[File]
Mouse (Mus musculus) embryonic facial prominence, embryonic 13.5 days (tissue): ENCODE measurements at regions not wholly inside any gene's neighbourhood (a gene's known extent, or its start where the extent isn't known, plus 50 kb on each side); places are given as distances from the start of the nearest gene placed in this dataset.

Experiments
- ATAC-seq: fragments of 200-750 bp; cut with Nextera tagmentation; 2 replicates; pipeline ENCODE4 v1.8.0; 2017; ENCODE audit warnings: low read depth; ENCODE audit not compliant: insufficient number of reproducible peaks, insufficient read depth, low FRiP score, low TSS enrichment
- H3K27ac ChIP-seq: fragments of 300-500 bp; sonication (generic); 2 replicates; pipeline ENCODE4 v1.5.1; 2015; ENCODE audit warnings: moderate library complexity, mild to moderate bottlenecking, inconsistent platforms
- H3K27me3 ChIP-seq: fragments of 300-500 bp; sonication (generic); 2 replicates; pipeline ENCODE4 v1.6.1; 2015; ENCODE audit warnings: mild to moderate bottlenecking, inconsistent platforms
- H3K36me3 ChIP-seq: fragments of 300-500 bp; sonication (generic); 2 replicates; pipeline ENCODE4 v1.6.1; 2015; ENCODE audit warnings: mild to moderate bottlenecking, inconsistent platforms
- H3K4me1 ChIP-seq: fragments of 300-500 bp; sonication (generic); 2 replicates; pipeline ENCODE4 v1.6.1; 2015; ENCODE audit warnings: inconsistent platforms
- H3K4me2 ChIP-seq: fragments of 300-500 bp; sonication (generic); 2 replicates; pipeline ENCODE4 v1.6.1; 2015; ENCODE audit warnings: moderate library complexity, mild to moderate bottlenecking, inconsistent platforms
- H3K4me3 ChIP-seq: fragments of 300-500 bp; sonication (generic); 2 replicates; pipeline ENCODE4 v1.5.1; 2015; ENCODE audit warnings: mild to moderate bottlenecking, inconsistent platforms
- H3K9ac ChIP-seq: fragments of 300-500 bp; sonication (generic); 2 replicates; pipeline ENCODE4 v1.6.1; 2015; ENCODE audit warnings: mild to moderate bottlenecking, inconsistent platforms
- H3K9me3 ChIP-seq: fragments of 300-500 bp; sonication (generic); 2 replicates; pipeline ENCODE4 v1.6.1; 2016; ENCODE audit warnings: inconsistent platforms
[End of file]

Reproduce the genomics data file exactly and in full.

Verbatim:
Mouse (Mus musculus) embryonic facial prominence, embryonic 13.5 days (tissue): ENCODE measurements at regions not wholly inside any gene's neighbourhood (a gene's known extent, or its start where the extent isn't known, plus 50 kb on each side); places are given as distances from the start of the nearest gene placed in this dataset.

Experiments
- ATAC-seq: fragments of 200-750 bp; cut with Nextera tagmentation; 2 replicates; pipeline ENCODE4 v1.8.0; 2017; ENCODE audit warnings: low read depth; ENCODE audit not compliant: insufficient number of reproducible peaks, insufficient read depth, low FRiP score, low TSS enrichment
- H3K27ac ChIP-seq: fragments of 300-500 bp; sonication (generic); 2 replicates; pipeline ENCODE4 v1.5.1; 2015; ENCODE audit warnings: moderate library complexity, mild to moderate bottlenecking, inconsistent platforms
- H3K27me3 ChIP-seq: fragments of 300-500 bp; sonication (generic); 2 replicates; pipeline ENCODE4 v1.6.1; 2015; ENCODE audit warnings: mild to moderate bottlenecking, inconsistent platforms
- H3K36me3 ChIP-seq: fragments of 300-500 bp; sonication (generic); 2 replicates; pipeline ENCODE4 v1.6.1; 2015; ENCODE audit warnings: mild to moderate bottlenecking, inconsistent platforms
- H3K4me1 ChIP-seq: fragments of 300-500 bp; sonication (generic); 2 replicates; pipeline ENCODE4 v1.6.1; 2015; ENCODE audit warnings: inconsistent platforms
- H3K4me2 ChIP-seq: fragments of 300-500 bp; sonication (generic); 2 replicates; pipeline ENCODE4 v1.6.1; 2015; ENCODE audit warnings: moderate library complexity, mild to moderate bottlenecking, inconsistent platforms
- H3K4me3 ChIP-seq: fragments of 300-500 bp; sonication (generic); 2 replicates; pipeline ENCODE4 v1.5.1; 2015; ENCODE audit warnings: mild to moderate bottlenecking, inconsistent platforms
- H3K9ac ChIP-seq: fragments of 300-500 bp; sonication (generic); 2 replicates; pipeline ENCODE4 v1.6.1; 2015; ENCODE audit warnings: mild to moderate bottlenecking, inconsistent platforms
- H3K9me3 ChIP-seq: fragments of 300-500 bp; sonication (generic); 2 replicates; pipeline ENCODE4 v1.6.1; 2016; ENCODE audit warnings: inconsistent platforms